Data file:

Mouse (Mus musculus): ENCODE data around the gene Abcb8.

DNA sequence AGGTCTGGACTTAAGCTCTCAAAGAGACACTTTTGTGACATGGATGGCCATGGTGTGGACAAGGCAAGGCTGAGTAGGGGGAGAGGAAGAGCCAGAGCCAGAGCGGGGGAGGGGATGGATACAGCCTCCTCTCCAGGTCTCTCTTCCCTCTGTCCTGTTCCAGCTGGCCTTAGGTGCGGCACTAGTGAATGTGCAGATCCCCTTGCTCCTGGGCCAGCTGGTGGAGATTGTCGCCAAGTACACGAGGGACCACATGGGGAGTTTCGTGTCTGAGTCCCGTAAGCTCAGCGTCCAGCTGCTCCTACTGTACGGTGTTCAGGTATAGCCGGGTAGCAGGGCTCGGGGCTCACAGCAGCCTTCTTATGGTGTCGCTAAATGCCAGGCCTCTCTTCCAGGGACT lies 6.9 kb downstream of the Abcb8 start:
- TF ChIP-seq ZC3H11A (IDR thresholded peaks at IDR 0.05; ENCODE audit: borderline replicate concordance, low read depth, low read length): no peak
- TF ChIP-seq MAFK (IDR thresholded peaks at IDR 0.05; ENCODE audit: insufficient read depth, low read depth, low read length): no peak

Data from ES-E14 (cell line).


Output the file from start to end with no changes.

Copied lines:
Mouse (Mus musculus): ENCODE data around the gene Abcb8.

DNA sequence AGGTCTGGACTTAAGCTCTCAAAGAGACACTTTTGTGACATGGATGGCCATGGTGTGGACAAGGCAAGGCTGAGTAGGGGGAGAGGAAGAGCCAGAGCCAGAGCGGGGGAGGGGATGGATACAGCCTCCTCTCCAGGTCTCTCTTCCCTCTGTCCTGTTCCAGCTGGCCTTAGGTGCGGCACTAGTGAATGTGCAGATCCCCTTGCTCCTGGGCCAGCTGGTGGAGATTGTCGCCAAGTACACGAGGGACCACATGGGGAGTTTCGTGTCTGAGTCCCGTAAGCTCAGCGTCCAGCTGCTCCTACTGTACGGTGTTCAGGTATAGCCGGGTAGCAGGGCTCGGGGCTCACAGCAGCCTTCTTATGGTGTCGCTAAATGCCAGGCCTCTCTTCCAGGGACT lies 6.9 kb downstream of the Abcb8 start:
- TF ChIP-seq ZC3H11A (IDR thresholded peaks at IDR 0.05; ENCODE audit: borderline replicate concordance, low read depth, low read length): no peak
- TF ChIP-seq MAFK (IDR thresholded peaks at IDR 0.05; ENCODE audit: insufficient read depth, low read depth, low read length): no peak

Data from ES-E14 (cell line).